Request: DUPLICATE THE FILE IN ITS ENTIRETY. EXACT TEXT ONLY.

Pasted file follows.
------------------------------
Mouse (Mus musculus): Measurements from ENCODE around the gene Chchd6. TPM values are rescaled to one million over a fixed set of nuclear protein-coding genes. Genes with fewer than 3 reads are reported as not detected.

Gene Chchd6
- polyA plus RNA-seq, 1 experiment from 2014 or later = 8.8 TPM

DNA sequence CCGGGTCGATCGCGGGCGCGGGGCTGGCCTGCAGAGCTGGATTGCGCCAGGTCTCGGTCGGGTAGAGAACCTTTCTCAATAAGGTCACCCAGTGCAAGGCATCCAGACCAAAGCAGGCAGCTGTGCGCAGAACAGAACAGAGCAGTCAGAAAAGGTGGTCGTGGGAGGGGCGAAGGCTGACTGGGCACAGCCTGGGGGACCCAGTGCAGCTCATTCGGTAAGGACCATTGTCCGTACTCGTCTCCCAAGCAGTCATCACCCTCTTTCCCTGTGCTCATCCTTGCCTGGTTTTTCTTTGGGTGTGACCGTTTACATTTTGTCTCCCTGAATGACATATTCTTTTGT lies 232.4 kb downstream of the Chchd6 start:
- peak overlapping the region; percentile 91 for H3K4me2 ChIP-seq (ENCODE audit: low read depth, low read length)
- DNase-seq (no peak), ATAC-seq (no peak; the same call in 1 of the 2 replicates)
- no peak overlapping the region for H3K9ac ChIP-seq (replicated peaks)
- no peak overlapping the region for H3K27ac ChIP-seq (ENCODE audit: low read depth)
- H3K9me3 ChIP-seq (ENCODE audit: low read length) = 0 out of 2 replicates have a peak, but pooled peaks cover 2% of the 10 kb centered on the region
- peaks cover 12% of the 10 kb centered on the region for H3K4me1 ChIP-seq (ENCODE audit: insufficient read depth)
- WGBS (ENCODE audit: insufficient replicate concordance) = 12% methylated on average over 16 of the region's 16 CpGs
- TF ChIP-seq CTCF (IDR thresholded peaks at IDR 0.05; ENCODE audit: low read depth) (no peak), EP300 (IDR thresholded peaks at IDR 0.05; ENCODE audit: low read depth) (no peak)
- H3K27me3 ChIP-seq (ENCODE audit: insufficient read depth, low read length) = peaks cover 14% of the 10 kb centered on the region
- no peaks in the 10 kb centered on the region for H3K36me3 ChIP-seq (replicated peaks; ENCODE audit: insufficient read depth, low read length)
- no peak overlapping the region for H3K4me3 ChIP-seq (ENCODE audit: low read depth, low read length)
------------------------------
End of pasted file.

Mouse (Mus musculus): Measurements from ENCODE around the gene Chchd6. TPM values are rescaled to one million over a fixed set of nuclear protein-coding genes. Genes with fewer than 3 reads are reported as not detected.

Gene Chchd6
- polyA plus RNA-seq, 1 experiment from 2014 or later = 8.8 TPM

DNA sequence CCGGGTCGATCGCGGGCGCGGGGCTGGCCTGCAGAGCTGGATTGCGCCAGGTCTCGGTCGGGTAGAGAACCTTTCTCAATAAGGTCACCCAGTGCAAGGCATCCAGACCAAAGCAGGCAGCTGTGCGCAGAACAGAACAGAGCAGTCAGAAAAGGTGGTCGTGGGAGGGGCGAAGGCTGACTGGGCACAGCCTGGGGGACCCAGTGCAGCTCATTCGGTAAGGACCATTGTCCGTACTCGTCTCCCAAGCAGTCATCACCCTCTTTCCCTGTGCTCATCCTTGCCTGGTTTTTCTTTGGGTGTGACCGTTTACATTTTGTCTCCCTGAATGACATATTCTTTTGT lies 232.4 kb downstream of the Chchd6 start:
- peak overlapping the region; percentile 91 for H3K4me2 ChIP-seq (ENCODE audit: low read depth, low read length)
- DNase-seq (no peak), ATAC-seq (no peak; the same call in 1 of the 2 replicates)
- no peak overlapping the region for H3K9ac ChIP-seq (replicated peaks)
- no peak overlapping the region for H3K27ac ChIP-seq (ENCODE audit: low read depth)
- H3K9me3 ChIP-seq (ENCODE audit: low read length) = 0 out of 2 replicates have a peak, but pooled peaks cover 2% of the 10 kb centered on the region
- peaks cover 12% of the 10 kb centered on the region for H3K4me1 ChIP-seq (ENCODE audit: insufficient read depth)
- WGBS (ENCODE audit: insufficient replicate concordance) = 12% methylated on average over 16 of the region's 16 CpGs
- TF ChIP-seq CTCF (IDR thresholded peaks at IDR 0.05; ENCODE audit: low read depth) (no peak), EP300 (IDR thresholded peaks at IDR 0.05; ENCODE audit: low read depth) (no peak)
- H3K27me3 ChIP-seq (ENCODE audit: insufficient read depth, low read length) = peaks cover 14% of the 10 kb centered on the region
- no peaks in the 10 kb centered on the region for H3K36me3 ChIP-seq (replicated peaks; ENCODE audit: insufficient read depth, low read length)
- no peak overlapping the region for H3K4me3 ChIP-seq (ENCODE audit: low read depth, low read length)